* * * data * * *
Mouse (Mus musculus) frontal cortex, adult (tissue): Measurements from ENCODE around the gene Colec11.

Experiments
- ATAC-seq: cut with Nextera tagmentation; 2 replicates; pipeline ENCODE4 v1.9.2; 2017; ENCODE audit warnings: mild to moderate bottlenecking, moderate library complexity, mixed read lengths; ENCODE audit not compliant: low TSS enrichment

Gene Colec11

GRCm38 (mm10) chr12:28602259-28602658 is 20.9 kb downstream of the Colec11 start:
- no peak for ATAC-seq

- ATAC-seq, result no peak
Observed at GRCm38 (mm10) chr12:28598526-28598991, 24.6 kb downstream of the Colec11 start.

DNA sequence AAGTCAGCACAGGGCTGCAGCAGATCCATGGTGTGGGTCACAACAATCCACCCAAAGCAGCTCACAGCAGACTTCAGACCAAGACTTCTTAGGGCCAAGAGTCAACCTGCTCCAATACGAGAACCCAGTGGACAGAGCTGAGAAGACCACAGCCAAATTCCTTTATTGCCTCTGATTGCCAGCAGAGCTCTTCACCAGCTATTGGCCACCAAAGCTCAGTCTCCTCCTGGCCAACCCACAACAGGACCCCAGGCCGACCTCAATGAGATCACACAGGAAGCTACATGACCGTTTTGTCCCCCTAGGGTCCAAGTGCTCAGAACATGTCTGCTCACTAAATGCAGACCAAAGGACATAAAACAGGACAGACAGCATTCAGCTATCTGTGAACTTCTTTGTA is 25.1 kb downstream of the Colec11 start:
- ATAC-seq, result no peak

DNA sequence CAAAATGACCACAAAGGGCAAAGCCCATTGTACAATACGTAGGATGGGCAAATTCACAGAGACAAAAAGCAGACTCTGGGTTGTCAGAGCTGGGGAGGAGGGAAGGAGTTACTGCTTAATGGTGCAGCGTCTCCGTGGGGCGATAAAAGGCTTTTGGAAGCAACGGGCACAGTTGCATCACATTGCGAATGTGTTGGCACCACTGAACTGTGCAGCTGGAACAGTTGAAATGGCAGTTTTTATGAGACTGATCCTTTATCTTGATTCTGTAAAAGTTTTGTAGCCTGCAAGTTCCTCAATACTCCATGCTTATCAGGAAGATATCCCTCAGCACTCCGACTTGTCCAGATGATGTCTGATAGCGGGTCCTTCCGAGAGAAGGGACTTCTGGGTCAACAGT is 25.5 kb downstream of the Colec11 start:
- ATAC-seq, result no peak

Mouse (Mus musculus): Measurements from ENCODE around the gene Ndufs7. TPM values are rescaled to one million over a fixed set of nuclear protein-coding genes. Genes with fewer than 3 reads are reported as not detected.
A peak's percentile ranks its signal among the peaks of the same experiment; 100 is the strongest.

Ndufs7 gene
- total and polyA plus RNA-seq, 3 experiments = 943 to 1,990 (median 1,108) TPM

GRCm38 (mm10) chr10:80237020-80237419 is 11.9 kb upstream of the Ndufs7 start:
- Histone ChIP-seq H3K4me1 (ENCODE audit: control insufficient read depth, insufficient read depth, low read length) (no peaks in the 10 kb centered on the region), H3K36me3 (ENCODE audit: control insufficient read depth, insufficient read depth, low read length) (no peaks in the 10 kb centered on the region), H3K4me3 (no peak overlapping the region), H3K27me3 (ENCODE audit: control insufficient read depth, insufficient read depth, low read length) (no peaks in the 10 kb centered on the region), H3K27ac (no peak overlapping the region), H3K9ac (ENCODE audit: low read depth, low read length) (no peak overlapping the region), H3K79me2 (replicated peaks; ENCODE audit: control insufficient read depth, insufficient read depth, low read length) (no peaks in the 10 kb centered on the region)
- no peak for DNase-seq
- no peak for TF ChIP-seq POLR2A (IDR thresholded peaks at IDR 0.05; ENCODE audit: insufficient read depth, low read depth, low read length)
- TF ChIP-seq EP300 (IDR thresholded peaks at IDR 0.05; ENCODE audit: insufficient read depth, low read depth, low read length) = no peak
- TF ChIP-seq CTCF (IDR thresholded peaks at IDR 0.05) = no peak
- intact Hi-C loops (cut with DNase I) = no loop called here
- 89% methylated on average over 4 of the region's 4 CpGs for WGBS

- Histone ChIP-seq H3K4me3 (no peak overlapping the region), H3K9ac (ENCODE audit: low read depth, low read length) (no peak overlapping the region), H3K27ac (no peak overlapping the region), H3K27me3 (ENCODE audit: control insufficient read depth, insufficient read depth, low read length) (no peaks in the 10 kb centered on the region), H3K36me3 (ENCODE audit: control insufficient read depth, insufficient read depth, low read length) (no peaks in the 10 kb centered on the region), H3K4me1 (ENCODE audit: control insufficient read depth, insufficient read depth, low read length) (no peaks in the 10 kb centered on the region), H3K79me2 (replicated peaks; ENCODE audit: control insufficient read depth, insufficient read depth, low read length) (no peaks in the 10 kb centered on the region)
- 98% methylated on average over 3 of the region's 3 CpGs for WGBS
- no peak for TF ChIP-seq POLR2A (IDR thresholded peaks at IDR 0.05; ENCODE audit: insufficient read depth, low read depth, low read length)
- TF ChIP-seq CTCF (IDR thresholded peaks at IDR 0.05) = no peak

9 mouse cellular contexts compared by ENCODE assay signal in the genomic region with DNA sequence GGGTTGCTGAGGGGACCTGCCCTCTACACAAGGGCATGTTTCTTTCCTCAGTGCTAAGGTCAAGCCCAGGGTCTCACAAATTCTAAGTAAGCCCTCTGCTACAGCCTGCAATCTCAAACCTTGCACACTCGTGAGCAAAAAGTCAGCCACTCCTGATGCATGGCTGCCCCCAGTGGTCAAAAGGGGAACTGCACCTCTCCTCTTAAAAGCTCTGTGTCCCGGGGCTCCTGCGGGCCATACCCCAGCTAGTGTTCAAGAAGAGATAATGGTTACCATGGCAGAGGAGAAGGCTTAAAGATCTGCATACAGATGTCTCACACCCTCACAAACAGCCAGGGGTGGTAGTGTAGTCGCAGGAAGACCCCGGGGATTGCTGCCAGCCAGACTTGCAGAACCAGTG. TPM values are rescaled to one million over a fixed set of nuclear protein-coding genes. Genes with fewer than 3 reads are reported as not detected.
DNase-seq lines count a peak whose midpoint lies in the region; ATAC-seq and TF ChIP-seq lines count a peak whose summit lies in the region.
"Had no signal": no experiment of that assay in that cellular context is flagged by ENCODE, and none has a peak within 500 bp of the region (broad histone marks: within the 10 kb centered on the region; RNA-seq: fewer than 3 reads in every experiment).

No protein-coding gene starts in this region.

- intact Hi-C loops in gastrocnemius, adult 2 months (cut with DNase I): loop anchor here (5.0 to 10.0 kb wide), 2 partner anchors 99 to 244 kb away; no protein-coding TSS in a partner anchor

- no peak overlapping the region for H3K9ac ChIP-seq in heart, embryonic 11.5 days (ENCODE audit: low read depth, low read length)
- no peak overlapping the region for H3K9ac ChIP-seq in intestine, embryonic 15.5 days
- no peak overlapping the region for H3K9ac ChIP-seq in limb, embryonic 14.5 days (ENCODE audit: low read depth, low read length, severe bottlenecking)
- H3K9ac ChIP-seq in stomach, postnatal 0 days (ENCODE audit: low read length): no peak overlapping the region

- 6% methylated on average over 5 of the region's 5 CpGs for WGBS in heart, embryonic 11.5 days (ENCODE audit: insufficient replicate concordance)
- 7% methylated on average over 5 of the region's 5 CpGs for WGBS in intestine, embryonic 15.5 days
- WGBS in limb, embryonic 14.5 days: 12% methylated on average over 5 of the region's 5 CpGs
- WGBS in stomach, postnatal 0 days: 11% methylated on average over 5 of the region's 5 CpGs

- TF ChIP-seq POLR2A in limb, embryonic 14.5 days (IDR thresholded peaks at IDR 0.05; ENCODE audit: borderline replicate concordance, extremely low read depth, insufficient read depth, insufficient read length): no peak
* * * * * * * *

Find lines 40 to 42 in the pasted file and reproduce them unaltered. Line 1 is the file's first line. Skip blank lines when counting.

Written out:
- WGBS in limb, embryonic 14.5 days: 12% methylated on average over 5 of the region's 5 CpGs
- WGBS in stomach, postnatal 0 days: 11% methylated on average over 5 of the region's 5 CpGs

- TF ChIP-seq POLR2A in limb, embryonic 14.5 days (IDR thresholded peaks at IDR 0.05; ENCODE audit: borderline replicate concordance, extremely low read depth, insufficient read depth, insufficient read length): no peak